Wednesday, July 29, 2009

Mondo Monkey Madness

Yesterday as I was MIGHTILY avoiding actual work, I created this silly little sock monkey face on my computer. A friend of mine is starting a business making and selling sock monkeys, so the funny little creatures have been on my mind lately.


What IS it about sock monkeys that make them so universally appealing? This one is kind of a Shriner Monkey...can't you just see him riding a little scooter in a parade?
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OMG...this crazy exchange between Beth and me is too damn funny to leave hidden in the Comments section.

Said Beth (of Salvage Studio fame): I bet a zillion of them could cram into the little car too!

To which I replied: Oh Beth, that's brilliant. I'm now imagining an entire team of sock monkeys driving a flotilla of little red go-carts. I can see the tassels on their fez (what IS the plural of fez...fez, fezzes, fezi, fezzzz???) streaming behind them in jaunty exuberance.


I know that a whole bunch of REAL monkeys are called a barrel as in "more fun than a barrel of monkeys".* But I wonder what a gabillion SOCK monkeys are called...maybe a mondo? As in "Those art girls are as zany as a mondo of sock monkeys."

And then I looked up the plural of "fez" and found that it can be "fezzes" or most unfortunately, "fezes", the latter altogether too suggestive of something wholly unpleasant. And most unfortunate of all? Perhaps the fact that I could not keep this little-known fact to myself. Oh no, I just HAD to add it to my blog post for my dear readers to see.

I blame the heat. It's 100 degrees here in Seattle and we're just not used to it. It makes us mental.

* Yes, Gentle Readers, I, too searched "the google" and found that a gabillion REAL monkeys are known as a troop (no accident that troop is also the term for a gabillion Cub Scouts, is it?) But I saw no such reference for SOCK monkeys, and so I selflessly offer up "mondo" for the job.

Wednesday, July 22, 2009

Embroidered Flora & Fauna

Oooooh, I just got the coolest book from the library...Embroidered Flora & Fauna. Imagine pages and pages of sumptuous photographs of 3-dimensional textured embroidery like this:


I want to be sitting in a comfy lounge chair, under an old shade tree, tall glass of iced mint tea next to me, embroidering pomegranates. Yes, gentle readers, you heard me correctly...pomegranates. Like so...
Check out the little birds and rabbits and flowers and leaves and grapes...I can SO feel a new obsession starting...

Tuesday, July 21, 2009

Unruly moo cards

Here's my handmade version of those fun little "moo" cards. I hand them out to people when I want them to take a look at my blog.

I'm so gruntled to have found Grammar Girl!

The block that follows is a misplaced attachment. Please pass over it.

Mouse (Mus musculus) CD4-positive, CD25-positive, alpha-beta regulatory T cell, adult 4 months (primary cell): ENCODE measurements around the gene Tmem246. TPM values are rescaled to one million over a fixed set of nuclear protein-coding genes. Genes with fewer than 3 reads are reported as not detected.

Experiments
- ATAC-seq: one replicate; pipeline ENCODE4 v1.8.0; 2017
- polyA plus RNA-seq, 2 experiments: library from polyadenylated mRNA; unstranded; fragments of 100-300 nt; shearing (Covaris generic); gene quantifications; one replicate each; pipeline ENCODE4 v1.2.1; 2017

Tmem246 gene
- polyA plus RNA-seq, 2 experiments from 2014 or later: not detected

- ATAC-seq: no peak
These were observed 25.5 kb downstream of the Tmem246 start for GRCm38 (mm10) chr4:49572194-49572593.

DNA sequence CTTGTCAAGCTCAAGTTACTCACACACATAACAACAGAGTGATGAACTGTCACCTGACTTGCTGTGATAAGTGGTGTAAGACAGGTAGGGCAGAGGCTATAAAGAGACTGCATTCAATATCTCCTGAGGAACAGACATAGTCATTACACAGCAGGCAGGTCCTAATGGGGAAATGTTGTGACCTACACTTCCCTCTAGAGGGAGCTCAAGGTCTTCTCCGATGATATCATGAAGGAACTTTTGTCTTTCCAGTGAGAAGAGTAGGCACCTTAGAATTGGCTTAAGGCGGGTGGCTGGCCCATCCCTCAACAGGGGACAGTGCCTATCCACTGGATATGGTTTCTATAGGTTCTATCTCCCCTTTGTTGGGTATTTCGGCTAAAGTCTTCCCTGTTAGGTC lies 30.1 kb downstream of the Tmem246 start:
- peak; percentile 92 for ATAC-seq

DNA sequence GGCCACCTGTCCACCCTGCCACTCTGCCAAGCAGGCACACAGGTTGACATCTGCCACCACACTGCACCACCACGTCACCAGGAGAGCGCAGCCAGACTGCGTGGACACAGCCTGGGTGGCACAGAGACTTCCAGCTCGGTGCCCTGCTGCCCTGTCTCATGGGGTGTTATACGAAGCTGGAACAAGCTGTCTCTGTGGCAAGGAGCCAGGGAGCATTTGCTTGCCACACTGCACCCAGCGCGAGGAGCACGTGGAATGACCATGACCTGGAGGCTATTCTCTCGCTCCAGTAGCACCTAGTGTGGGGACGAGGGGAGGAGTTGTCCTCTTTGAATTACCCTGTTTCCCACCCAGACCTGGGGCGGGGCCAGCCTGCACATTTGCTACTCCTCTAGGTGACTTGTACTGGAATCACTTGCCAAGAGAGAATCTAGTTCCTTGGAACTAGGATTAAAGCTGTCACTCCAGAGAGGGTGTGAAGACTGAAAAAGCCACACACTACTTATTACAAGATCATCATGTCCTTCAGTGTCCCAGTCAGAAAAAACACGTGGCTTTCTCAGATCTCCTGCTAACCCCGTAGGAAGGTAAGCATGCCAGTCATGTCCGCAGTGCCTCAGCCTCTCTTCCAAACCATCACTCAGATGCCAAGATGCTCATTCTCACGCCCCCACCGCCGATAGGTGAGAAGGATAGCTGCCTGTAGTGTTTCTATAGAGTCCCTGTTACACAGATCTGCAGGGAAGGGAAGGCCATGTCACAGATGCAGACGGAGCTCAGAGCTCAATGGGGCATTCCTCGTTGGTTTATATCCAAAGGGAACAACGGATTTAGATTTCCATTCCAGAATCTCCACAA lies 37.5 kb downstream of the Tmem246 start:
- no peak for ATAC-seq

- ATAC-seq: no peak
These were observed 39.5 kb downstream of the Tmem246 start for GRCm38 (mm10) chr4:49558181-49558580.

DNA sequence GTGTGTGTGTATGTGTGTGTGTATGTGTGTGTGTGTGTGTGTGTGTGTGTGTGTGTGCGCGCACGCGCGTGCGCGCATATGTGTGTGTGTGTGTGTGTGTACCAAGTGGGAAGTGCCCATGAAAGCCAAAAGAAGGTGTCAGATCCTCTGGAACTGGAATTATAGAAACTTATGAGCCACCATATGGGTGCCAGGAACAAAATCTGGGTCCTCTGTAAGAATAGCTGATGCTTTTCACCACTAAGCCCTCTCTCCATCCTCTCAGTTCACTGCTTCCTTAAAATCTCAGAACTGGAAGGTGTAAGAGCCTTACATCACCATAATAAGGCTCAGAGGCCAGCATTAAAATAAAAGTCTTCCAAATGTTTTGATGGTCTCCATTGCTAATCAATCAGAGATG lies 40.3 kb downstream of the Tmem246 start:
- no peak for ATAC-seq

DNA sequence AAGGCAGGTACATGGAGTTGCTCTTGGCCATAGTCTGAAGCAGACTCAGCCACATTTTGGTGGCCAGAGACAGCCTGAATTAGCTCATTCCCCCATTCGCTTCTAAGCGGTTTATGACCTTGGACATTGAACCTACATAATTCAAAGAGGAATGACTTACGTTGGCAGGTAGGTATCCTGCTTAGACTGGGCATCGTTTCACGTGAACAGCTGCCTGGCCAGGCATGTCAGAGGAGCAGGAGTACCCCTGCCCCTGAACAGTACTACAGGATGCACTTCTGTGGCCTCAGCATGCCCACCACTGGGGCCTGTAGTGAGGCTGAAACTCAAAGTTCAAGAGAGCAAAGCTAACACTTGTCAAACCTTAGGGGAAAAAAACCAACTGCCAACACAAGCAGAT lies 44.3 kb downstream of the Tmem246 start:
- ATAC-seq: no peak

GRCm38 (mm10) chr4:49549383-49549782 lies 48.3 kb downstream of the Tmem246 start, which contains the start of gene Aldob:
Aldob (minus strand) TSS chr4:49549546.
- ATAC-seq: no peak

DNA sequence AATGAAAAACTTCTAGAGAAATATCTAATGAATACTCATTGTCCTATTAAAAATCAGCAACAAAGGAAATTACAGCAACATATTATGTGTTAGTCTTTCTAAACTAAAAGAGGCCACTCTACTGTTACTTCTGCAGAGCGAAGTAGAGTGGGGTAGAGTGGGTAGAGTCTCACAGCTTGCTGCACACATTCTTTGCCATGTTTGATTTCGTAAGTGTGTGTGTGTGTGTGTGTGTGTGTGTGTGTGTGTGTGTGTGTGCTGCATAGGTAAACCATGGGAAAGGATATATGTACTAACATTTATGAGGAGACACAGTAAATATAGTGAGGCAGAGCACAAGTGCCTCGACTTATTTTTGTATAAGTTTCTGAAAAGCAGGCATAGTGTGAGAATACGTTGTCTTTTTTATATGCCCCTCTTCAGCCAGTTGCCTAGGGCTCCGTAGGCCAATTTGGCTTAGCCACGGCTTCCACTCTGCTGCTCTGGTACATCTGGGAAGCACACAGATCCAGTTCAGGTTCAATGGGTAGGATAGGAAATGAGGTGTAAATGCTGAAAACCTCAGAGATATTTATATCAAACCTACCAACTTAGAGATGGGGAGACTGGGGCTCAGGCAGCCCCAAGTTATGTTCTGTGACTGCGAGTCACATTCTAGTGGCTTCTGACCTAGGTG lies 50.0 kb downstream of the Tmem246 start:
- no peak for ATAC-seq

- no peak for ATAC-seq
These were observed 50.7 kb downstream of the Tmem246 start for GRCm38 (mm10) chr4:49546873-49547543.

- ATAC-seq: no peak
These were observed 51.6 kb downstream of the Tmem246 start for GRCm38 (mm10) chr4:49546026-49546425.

Deftly avoiding actual work this afternoon, I came across the website of the renowned Grammar Girl, who kindly and clearly instructs her gentle readers on the finer points of grammar.

I am somewhat embarrassed to say that I have wondered why a person could be disgruntled but not gruntled, why we deplane an aircraft, but do not plane it. According to Grammar Girl, folks in the Middle Ages were indeed capable of being gruntled, but the stem word fell from usage over time, leaving us with just the cranky version.

Grammar Girl even offers thoughtful advice on how to leave comments on a person's blog. Grammar Girl is a gal after my own heart.

If only I knew more about grammar, I too, could be an official "Grammar Girl". As it is, I've got my hands full trying to decide if I'll "lie" or "lay" down for a little nap...

Friday, July 17, 2009

Isabel DePew, who were you?


I came across this wonderful vintage high school history book, especially printed for the state of Kansas in 1922. It obviously belonged to one Isabel DePew in Howard, Kansas. It's so perfect that despite the admonition in large letters "NOTICE: PLEASE DON'T MARK IN THIS BOOK PLEASE" our dear Isabel did just that. Perhaps she started the "altered book" trend that is going strong all these years later?

The penalties for various classroom infractions are noted on the last page:

Forgetting assignment - 10
Chewing gum - 5
Turning around - 10
Whispering - 10
Speaking without hands - 15
Tardy - 5
Rudeness - 10
Disagreements - ??

Thinking back to my own high school days, I fear I would have gotten a "perfect 100" on many a day...

On page 301, Isabel and a friend had this written conversation:

Isabel: "I am out of luck know. I guess tennis will blow up now with me."

Friend: "No I don't think so there is always some one. Bill is not through yet you can't tell he may."

There are sketches of the first floor of "my future home" as well as the somewhat resigned, "I don't care a darn but...". The best is a rough sketch of "you" with an obvious black eye!

One small scrap of fragile writing paper tucked between stained pages read:

"He said he had been saving his money for several years expecting to leave my native country that I loved so long, my friend, my home and my relative all but my wife and three children. We finally got enough money to take us across the water."